'You're just a much larger predator': What to do when you encounter a rattlesnake

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ByChris Nguyen KGO logo
Saturday, June 8, 2019
What to do (and not do) when you encounter a rattlesnake.
What to do (and not do) when you encounter a rattlesnake.

SANTA CLARA COUNTY, Calif. (KGO) -- A sheriff's deputy is recovering this week after being bitten by a rattlesnake. It happened Thursday afternoon, east of Mount Hamilton, in unincorporated Morgan Hill, as a marijuana eradication team (MET) was scouting the area for signs of illegal activity.

The incident serves as a warning for all of us.

Rattlesnakes are widespread in California and can be found in a wide variety of habitat.

So, it's a good reminder to look and listen, especially if you're hiking one of our local trails.

These reptiles are not just confined to rural areas. If you encounter one, experts say to remain still.

RELATED: 'This is their home': How to stay safe during rattlesnake season from a snake expert

"If you don't startle them, if you give them every opportunity to leave, they will," said San Jose Park Ranger Pam Helmke. "Don't try to pick it up. Rattlesnakes are more afraid of you, then you are of them. To them, you're just a much larger predator."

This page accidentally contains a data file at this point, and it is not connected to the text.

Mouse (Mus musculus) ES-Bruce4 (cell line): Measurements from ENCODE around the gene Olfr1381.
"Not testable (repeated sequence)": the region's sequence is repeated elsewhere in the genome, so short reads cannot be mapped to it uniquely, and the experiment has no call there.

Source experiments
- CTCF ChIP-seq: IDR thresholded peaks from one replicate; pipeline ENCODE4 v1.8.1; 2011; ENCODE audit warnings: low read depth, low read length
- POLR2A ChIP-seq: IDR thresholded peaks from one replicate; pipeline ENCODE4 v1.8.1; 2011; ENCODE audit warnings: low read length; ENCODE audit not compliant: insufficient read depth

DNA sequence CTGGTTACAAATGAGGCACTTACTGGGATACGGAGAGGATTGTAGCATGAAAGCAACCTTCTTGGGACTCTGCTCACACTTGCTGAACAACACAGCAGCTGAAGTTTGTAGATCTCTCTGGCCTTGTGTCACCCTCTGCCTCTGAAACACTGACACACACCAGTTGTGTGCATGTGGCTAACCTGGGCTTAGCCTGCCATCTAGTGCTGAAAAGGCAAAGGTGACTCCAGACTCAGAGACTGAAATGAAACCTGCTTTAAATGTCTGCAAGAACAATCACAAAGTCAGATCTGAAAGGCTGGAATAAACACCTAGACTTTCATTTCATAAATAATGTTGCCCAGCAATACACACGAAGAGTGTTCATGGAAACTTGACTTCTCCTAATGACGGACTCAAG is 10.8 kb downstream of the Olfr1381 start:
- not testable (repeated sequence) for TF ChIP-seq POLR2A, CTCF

The warm weather brings the rattlesnakes out as they try to raise their body temps by basking in the sun. Some residents actually enjoy the sightings.

"Somebody who was behind me on the bike pointed it out, and we went back and took pictures of it, and yeah, it was fun. It was exciting," said Mireya Rincon from San Jose.

RELATED: How to avoid snakes now that rattlesnake season has arrived in California

Chad Krueger, a licensed trapper with Norcal Wildlife Removal, has already responded to dozens of calls in recent months.

"If you're not equipped, if you don't have snake boots, if you don't have gloves that are Kevlar, then I would stay as far away from it as possible," Krueger said.

ABC7 News also spoke to a trapper from Rattlesnake Removal USA, who caught one snake at a home Thursday in the North Bay.

"As long as you respect their territory and stay away from them, they're not going to harm you," said Jose Giandinoto from Rattlesnake Removal USA. "They're not an aggressive snake. They don't go out of their way to try to bite people."